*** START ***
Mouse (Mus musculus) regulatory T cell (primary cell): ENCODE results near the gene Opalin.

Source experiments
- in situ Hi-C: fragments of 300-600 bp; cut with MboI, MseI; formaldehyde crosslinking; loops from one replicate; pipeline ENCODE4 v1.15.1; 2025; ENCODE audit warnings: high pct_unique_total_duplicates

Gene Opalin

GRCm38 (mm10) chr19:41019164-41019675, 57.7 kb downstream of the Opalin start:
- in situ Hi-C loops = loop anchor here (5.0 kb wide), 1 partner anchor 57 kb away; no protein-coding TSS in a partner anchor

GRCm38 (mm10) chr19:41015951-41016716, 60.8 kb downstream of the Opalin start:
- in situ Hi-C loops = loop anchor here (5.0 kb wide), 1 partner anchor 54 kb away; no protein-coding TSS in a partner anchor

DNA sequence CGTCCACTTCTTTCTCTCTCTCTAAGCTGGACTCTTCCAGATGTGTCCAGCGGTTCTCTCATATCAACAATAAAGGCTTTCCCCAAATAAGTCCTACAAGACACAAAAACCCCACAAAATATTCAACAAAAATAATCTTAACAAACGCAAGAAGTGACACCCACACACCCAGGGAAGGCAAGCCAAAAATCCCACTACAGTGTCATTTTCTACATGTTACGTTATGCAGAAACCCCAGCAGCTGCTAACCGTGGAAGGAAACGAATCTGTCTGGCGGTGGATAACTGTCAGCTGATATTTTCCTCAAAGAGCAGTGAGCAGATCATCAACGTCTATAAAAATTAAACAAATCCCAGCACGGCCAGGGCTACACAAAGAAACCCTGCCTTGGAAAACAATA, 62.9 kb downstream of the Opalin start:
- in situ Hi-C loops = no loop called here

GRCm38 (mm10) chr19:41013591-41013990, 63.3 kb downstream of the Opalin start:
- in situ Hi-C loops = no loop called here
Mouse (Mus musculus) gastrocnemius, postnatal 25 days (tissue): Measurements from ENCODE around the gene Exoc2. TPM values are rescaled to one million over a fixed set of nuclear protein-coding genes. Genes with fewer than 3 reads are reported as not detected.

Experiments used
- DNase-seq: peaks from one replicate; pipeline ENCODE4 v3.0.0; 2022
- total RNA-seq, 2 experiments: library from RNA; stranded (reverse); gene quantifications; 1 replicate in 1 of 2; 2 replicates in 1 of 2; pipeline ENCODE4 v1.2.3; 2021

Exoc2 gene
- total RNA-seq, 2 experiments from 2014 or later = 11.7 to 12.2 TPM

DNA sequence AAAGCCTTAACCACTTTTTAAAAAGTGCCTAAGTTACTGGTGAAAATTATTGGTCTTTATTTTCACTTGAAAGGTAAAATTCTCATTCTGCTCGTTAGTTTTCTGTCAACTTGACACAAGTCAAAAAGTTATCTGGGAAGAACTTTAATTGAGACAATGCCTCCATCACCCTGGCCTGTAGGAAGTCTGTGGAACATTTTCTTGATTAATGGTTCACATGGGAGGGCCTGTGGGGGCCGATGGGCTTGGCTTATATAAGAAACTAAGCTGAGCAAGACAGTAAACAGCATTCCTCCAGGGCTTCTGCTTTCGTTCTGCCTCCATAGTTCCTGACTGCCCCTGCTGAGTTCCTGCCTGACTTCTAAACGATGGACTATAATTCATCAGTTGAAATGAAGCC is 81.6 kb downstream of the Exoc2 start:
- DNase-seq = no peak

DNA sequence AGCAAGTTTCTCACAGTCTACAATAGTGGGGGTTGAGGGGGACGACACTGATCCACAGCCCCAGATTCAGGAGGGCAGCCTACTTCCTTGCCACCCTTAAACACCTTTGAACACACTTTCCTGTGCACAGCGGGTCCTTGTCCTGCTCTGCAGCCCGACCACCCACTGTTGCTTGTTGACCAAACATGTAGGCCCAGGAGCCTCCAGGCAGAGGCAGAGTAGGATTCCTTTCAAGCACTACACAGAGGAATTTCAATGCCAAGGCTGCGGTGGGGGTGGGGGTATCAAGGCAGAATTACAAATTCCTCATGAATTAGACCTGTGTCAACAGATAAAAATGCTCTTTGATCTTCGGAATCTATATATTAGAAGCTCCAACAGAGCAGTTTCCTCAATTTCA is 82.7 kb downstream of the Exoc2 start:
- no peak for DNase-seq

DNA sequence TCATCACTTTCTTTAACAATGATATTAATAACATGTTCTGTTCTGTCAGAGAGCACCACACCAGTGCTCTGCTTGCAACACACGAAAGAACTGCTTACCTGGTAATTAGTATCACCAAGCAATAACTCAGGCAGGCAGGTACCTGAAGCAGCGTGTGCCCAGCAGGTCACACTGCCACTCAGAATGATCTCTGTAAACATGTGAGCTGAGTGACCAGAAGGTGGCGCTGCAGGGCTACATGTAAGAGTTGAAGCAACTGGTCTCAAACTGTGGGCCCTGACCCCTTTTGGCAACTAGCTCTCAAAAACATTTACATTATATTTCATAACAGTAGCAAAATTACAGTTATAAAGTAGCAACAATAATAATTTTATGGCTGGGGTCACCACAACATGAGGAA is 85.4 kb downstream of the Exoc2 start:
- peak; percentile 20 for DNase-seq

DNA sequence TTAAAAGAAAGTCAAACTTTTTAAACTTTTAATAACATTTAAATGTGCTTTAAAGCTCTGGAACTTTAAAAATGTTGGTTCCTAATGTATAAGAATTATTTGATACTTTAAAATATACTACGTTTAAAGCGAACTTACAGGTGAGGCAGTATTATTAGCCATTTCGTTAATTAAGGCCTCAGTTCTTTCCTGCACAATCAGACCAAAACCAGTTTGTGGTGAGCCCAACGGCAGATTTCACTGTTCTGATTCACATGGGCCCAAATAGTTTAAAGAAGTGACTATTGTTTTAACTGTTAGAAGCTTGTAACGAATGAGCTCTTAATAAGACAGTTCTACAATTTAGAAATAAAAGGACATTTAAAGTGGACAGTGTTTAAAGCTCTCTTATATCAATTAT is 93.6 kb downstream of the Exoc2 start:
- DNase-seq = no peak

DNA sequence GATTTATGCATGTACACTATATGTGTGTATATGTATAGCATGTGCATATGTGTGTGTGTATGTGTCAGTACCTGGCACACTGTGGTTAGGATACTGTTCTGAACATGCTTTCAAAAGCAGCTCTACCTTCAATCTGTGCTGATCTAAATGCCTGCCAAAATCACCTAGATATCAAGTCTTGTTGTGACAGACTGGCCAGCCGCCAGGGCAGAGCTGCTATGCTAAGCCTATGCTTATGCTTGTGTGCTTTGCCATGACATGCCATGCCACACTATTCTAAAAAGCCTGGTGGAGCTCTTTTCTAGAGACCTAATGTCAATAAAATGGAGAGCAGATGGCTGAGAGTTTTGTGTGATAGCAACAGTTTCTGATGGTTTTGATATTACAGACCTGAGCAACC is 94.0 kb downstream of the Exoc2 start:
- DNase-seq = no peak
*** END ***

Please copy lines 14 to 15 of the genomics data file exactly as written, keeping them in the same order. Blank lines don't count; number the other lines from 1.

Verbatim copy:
Experiments used
- DNase-seq: peaks from one replicate; pipeline ENCODE4 v3.0.0; 2022